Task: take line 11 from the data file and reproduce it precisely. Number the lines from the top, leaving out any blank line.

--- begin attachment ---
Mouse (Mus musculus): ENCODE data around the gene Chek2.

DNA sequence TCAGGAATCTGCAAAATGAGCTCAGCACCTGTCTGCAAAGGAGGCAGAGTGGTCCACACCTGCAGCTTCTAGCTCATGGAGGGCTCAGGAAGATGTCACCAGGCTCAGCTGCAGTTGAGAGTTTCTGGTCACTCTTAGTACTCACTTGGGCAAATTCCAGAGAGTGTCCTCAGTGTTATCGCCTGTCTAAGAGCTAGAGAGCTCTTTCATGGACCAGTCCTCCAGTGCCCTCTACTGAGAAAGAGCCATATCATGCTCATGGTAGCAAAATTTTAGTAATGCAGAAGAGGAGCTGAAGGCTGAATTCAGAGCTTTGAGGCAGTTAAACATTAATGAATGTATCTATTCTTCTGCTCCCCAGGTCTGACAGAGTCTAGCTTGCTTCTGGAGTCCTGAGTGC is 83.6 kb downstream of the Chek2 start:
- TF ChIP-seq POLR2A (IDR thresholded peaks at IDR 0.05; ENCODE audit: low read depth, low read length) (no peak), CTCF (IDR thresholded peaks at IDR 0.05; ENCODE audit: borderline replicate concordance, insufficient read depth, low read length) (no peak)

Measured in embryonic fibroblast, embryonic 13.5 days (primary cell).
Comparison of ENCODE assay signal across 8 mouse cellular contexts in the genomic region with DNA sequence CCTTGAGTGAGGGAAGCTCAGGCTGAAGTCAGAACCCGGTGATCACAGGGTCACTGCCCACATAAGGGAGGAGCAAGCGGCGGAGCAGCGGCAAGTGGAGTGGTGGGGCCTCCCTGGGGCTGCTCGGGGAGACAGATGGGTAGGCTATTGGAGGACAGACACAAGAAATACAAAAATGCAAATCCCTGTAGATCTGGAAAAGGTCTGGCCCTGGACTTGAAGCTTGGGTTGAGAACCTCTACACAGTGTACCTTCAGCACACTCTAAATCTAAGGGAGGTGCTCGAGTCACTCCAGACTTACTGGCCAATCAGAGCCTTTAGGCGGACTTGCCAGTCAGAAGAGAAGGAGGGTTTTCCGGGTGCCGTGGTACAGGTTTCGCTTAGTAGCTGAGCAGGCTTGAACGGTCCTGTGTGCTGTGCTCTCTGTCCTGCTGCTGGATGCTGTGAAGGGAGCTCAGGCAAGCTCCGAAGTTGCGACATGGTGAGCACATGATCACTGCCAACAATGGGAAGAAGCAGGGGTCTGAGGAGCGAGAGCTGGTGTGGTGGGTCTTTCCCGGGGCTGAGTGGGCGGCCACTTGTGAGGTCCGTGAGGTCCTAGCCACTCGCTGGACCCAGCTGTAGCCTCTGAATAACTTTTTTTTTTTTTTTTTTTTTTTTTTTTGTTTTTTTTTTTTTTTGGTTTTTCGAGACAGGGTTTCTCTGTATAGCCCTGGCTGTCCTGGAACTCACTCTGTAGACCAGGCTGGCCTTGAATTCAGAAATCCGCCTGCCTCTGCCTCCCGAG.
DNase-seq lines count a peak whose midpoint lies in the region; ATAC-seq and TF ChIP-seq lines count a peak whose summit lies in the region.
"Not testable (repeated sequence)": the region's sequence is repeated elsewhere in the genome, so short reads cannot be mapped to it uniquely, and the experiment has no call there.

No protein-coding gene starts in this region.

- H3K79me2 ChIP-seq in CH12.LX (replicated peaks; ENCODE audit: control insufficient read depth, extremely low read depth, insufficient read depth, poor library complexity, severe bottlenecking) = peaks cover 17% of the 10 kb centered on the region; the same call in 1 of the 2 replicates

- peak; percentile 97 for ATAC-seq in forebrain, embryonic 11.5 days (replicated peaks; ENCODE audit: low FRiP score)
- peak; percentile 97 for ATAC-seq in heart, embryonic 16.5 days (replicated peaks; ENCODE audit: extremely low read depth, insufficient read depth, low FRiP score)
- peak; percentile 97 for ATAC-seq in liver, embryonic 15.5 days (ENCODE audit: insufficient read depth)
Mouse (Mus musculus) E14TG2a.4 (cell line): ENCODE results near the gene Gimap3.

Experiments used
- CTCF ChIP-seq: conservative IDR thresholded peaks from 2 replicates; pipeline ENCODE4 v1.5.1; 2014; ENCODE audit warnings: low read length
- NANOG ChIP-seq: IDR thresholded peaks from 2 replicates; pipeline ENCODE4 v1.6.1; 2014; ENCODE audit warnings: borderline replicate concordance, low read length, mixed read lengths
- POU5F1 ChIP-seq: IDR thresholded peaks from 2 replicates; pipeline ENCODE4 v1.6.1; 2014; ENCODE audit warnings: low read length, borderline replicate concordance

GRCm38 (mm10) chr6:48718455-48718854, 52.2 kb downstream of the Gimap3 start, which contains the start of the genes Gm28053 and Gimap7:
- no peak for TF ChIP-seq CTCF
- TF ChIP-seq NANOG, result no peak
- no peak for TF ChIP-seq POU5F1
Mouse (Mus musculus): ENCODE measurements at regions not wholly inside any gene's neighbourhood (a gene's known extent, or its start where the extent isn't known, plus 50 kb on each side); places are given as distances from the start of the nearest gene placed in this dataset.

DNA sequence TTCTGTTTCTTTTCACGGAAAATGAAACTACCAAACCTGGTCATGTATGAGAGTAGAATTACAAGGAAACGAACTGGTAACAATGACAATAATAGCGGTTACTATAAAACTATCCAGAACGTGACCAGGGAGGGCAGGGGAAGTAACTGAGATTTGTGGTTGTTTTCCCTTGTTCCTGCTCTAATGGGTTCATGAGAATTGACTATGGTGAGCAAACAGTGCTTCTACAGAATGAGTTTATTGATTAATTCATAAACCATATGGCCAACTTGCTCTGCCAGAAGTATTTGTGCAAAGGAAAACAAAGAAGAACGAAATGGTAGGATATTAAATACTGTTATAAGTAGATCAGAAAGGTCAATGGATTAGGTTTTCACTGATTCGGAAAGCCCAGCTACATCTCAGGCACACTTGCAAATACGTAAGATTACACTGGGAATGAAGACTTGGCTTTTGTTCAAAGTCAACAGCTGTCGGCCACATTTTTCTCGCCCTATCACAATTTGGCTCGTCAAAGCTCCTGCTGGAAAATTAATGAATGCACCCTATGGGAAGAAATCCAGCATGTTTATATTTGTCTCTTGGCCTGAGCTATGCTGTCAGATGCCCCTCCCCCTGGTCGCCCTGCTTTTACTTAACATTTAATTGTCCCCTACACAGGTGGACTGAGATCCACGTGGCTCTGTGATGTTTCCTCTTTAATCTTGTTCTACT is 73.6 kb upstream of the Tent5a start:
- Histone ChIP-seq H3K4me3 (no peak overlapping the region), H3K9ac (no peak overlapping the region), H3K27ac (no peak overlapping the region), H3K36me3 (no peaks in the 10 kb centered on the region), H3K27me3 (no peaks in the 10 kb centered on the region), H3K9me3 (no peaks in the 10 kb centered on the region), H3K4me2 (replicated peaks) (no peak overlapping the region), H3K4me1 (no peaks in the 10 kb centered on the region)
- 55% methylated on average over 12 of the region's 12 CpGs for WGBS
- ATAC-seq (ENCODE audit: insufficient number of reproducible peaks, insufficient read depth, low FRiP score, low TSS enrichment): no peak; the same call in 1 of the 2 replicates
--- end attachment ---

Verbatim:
- peak; percentile 97 for ATAC-seq in heart, embryonic 16.5 days (replicated peaks; ENCODE audit: extremely low read depth, insufficient read depth, low FRiP score)